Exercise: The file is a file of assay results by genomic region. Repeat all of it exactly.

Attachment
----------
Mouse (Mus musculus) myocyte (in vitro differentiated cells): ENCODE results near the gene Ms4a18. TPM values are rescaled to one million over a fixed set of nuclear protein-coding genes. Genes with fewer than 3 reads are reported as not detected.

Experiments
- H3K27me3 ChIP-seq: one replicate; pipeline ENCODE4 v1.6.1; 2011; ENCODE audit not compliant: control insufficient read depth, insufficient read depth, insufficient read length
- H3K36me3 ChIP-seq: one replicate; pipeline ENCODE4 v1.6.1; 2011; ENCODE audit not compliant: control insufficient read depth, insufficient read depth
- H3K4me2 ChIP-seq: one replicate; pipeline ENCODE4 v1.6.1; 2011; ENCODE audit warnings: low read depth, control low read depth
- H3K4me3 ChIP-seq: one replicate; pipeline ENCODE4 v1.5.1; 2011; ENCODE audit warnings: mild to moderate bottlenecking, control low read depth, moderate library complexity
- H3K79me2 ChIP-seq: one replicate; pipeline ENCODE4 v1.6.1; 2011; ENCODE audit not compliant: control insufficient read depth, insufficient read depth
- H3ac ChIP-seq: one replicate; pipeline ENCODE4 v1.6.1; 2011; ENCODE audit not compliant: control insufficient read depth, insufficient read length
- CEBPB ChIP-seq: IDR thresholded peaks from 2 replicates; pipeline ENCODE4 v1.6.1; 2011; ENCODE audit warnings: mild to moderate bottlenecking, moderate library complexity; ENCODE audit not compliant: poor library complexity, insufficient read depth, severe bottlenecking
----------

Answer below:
Mouse (Mus musculus) myocyte (in vitro differentiated cells): ENCODE results near the gene Ms4a18. TPM values are rescaled to one million over a fixed set of nuclear protein-coding genes. Genes with fewer than 3 reads are reported as not detected.

Experiments
- H3K27me3 ChIP-seq: one replicate; pipeline ENCODE4 v1.6.1; 2011; ENCODE audit not compliant: control insufficient read depth, insufficient read depth, insufficient read length
- H3K36me3 ChIP-seq: one replicate; pipeline ENCODE4 v1.6.1; 2011; ENCODE audit not compliant: control insufficient read depth, insufficient read depth
- H3K4me2 ChIP-seq: one replicate; pipeline ENCODE4 v1.6.1; 2011; ENCODE audit warnings: low read depth, control low read depth
- H3K4me3 ChIP-seq: one replicate; pipeline ENCODE4 v1.5.1; 2011; ENCODE audit warnings: mild to moderate bottlenecking, control low read depth, moderate library complexity
- H3K79me2 ChIP-seq: one replicate; pipeline ENCODE4 v1.6.1; 2011; ENCODE audit not compliant: control insufficient read depth, insufficient read depth
- H3ac ChIP-seq: one replicate; pipeline ENCODE4 v1.6.1; 2011; ENCODE audit not compliant: control insufficient read depth, insufficient read length
- CEBPB ChIP-seq: IDR thresholded peaks from 2 replicates; pipeline ENCODE4 v1.6.1; 2011; ENCODE audit warnings: mild to moderate bottlenecking, moderate library complexity; ENCODE audit not compliant: poor library complexity, insufficient read depth, severe bottlenecking